But Barlow reminded us, the fact Symonds repeated such a question (to which Ricketts offered no reply) suggests that homosexuality was not so closeted as we like to think. This does or could be seen to slightly undo the ambiguity of Barlow’s reading of Aurora Triumphans, although we should remind ourselves of Gonda’s message of the ‘just out-of-sight’. The symbols included in various paintings, including the peacock feather being held in Charles Ricketts and Charles Shannon as Medieval Saints are part of the hidden codes. A gay semiotic. Peacock feathers traditionally represent the resurrection, but their queer coding makes them an interesting choice of symbol. Doves which also appear as code sometimes, are another religious symbol which has been subjected to a process of being ‘queered’.

Image result for Jacques-Emile Blanche Aubrey Beardsley
Jacques-Emile Blanche, Aubrey Beardsley (1895, NPG)

A work which Barlow didn’t mention but is one of my favourites in the show is Jacques-Emile Blanche’s Aubrey Beardsley (1895, NPG). This work shows Beardsley sporting a pink flower, a show of solidarity for Wilde who was on trial at the time. Wilde also features in the exhibition, through a rarely seen portrait by Robert Goodloe Pennington’s, the original cell door of C.3.3. (which appears to be doing the rounds having recently been at Reading’s Art Angel exhibition) and the original ‘posing as a somdomite’ card.

Posing as a somdomite – the calling card that started Wilde’s infamous libel trial

Whilst we know Wilde’s sexuality, torrid as it was, Beardsley’s is unknown. The inclusion of his portrait therefore is perhaps another layering or ambiguous reading but it is a means of extending the range of the show. It allows some of Beardsley’s fantastically outrageous designs for Lysistrata and shows off his complete mastery of line, but likewise through the notion of costume, it introduces the pinky-red dressing gown of Noel Coward and the wig of a drag queen which appear in a later room.

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The dressing gown of Noel Coward

I did enjoy the fact The Telegraph referred to Pennington’s Oscar Wilde (1881, University of California) as ‘frankly boring’ and yes, it isn’t overly provocative, but was it meant to be? It was painted just as Wilde’s star was on the assent, before his fully fledged dandyism, just after his American tour, and long before his scandal and downfall. Being its first foray over here for an exhibition, it is a pleasure to actually see the painting, particularly when we layer the context and history upon it; during his years of success Wilde displayed the portrait above the family’s fireplace but upon Wilde’s trial and subsequent downfall, the painting was auctioned off along with lots of Wilde’s possessions. Displaying the ‘before’ (the portrait) and the ‘after’ (the cell door) alongside each other is powerful. It is particularly interesting to see the door displayed as a piece of art, as a painting hanging on a wall. But we shouldn’t forget the human story behind these objects.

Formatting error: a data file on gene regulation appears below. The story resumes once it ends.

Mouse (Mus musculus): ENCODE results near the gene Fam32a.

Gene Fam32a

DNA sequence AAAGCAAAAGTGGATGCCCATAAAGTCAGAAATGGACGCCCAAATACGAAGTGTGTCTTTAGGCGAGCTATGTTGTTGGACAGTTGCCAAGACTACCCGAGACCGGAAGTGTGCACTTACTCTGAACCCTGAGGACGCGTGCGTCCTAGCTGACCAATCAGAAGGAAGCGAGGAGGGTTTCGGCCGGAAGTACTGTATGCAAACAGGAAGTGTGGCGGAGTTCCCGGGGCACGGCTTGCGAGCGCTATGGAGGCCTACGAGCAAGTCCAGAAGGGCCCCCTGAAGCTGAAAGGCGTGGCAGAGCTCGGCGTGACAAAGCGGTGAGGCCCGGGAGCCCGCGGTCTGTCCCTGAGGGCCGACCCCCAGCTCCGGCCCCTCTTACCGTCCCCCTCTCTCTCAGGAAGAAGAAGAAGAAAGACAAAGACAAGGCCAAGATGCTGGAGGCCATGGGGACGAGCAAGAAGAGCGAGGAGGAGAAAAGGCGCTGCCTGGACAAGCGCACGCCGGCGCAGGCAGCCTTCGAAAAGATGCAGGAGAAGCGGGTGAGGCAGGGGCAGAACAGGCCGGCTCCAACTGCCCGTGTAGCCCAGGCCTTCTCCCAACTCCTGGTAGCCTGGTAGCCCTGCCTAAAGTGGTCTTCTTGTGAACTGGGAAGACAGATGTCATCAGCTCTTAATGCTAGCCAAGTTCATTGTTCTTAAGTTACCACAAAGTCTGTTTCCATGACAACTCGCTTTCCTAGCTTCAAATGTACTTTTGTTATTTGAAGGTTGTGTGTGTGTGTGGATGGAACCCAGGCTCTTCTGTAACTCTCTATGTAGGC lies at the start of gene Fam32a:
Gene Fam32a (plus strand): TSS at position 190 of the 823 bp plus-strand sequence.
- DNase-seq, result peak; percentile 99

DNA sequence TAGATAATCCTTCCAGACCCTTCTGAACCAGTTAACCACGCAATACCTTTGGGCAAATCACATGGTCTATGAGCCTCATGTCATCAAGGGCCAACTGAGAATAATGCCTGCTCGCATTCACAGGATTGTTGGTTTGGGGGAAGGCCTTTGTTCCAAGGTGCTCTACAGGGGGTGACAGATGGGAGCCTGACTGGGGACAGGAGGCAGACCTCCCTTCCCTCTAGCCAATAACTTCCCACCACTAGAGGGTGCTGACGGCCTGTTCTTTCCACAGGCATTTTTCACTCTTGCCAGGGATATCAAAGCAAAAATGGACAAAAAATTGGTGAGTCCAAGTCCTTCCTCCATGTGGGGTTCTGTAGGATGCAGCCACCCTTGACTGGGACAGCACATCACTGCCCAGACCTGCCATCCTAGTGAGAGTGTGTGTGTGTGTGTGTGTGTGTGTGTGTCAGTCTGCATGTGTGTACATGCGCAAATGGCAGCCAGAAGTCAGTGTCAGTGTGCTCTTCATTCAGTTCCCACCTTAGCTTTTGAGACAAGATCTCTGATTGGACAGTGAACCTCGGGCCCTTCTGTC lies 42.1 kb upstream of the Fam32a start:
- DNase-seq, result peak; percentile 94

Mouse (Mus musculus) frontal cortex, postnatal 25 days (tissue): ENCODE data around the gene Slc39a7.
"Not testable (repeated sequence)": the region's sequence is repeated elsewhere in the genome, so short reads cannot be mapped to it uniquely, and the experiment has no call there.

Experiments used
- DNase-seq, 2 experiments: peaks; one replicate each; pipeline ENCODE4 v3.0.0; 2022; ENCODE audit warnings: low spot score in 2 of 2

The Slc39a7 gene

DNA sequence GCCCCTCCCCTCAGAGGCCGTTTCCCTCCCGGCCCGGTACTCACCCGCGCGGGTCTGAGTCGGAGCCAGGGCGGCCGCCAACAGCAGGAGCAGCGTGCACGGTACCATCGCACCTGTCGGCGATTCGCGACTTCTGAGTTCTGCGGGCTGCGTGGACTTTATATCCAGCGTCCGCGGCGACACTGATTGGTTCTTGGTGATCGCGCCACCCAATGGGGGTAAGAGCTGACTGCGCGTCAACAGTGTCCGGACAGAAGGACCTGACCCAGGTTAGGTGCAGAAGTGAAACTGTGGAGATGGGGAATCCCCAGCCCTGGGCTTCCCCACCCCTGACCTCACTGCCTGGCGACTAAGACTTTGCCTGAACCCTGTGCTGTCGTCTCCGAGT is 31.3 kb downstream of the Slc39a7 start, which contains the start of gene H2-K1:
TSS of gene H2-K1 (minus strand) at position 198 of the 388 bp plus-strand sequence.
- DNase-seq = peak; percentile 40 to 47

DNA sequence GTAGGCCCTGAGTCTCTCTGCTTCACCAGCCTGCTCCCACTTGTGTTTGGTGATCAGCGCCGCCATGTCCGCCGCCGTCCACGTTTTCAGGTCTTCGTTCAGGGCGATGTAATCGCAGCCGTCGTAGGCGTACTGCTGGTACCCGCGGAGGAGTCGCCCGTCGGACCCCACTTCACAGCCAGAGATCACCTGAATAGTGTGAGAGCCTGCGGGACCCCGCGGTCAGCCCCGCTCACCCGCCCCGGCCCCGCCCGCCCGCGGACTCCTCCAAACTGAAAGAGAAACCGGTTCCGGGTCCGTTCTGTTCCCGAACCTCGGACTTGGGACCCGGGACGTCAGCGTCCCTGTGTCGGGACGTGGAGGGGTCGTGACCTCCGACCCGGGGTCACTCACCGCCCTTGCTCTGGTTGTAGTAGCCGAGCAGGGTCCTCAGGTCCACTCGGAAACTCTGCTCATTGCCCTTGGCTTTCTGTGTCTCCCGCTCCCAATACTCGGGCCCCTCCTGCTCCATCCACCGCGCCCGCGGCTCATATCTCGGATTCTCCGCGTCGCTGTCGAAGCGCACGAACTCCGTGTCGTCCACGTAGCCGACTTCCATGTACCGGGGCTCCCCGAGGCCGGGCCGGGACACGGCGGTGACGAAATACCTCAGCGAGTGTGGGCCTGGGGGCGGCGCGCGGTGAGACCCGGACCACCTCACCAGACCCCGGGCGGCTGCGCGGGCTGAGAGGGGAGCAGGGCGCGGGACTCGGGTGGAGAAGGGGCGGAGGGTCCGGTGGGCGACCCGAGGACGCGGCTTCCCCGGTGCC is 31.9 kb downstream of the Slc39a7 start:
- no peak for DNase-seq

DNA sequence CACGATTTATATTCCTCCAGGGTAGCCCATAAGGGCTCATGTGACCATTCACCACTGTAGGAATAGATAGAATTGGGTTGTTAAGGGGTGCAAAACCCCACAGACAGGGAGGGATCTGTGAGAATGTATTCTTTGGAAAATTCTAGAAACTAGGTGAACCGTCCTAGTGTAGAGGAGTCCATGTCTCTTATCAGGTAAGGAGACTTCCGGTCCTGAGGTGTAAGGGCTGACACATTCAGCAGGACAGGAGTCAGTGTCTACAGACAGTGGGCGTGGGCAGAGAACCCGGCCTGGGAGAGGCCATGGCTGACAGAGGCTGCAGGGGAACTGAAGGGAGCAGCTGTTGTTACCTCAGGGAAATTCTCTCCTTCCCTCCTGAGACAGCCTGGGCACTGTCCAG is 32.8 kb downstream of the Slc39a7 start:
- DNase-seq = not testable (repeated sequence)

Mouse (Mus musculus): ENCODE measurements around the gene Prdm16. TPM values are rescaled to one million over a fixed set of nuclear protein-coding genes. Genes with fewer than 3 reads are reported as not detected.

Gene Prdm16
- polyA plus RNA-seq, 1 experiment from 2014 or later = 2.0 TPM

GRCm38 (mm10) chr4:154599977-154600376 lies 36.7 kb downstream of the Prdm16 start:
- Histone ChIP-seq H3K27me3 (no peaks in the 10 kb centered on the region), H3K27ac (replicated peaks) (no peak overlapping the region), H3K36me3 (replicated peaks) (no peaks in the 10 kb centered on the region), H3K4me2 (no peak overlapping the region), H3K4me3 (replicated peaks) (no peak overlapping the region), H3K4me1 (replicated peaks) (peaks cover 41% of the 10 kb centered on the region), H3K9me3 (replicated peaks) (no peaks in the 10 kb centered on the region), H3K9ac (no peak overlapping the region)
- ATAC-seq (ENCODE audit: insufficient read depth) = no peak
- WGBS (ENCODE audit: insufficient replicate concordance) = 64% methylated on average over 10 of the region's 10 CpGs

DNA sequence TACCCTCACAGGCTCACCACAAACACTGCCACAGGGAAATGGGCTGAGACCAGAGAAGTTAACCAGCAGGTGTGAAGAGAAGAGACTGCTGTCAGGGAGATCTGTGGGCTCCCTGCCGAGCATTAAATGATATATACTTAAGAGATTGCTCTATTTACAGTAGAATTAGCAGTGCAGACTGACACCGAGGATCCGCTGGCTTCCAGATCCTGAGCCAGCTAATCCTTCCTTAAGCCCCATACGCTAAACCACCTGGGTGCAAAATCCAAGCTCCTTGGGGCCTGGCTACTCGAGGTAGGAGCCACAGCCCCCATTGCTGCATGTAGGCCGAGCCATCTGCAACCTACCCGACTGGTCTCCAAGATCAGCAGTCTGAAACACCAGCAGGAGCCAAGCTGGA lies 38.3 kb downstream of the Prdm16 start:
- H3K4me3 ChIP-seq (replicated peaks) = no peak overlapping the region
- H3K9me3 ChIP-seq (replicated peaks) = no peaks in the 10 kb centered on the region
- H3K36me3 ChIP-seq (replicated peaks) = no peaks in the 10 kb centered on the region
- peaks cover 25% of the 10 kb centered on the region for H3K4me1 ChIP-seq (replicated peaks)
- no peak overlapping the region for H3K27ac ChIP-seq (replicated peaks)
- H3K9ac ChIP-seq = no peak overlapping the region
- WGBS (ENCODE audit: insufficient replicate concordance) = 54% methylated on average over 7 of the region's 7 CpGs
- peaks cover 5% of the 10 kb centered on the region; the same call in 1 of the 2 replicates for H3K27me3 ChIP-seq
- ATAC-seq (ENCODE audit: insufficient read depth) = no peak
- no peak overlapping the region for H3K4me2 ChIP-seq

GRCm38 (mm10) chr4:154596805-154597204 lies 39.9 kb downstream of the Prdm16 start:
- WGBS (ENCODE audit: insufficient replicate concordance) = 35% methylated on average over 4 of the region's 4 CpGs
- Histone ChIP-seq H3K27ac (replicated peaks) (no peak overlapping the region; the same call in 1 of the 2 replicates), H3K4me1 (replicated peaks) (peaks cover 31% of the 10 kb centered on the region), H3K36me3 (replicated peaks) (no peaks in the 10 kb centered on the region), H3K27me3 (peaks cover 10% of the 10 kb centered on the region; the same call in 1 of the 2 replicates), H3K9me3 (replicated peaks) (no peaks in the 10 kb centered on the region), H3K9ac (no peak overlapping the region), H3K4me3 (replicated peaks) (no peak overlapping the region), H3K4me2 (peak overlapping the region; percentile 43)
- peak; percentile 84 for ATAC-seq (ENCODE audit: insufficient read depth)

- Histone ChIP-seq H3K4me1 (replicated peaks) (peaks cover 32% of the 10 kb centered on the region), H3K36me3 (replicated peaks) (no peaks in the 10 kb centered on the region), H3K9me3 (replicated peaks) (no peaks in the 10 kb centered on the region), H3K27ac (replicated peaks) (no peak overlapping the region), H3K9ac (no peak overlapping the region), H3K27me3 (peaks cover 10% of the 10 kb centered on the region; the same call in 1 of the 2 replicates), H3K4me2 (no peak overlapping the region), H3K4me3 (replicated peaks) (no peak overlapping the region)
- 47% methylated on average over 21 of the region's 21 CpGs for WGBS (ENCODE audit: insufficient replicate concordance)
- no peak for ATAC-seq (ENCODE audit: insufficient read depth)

Pennington, Oscar Wilde (1881, University of California)

Barlow’s detailed thinking is what makes the exhibition thought provoking. It is her capacity not to shock or be impolite, but to be sensitive and considered when considering the prejudice, the double lives and double meanings which these stories hide, shield, and sometimes thrust upon you. The inclusion of ‘Michael Field’ is another story of double meanings, a story of two people with one identity.

Michael Field was a pseudonym used by the poets Katharine Bradley and her lover, niece and ward Edith Cooper. As Michael Field they wrote around forty works together, and a journal called Works and Days. As Aestheticists, they were influenced by the work of Walter Pater and they were friends with Ricketts and Shannon, and Wilde, so their place in the show is fitting. Their extensive diaries are stored in the British Library, and have been digitised by the Victorian Lives and Letters Consortium.

The couple intended to keep their pen-name secret, but it eventually became public knowledge (apparently not long after they had confided in their close friend Robert Browning – draw your own conclusions there). ‘Michael Field’ had no norms. The name was used interchangeably between the two women, sometimes one was Michael, sometimes both, sometimes one was Field, sometimes both. Their friends referred to them as ‘The Michael Fields’ and they would swap between a single male pronoun and female pronouns. Their story isn’t tragic, it is rather mundane actually, but as a pair they were devoted to each other and latterly to Catholicism (as were Wilde and Beardsley in their final days).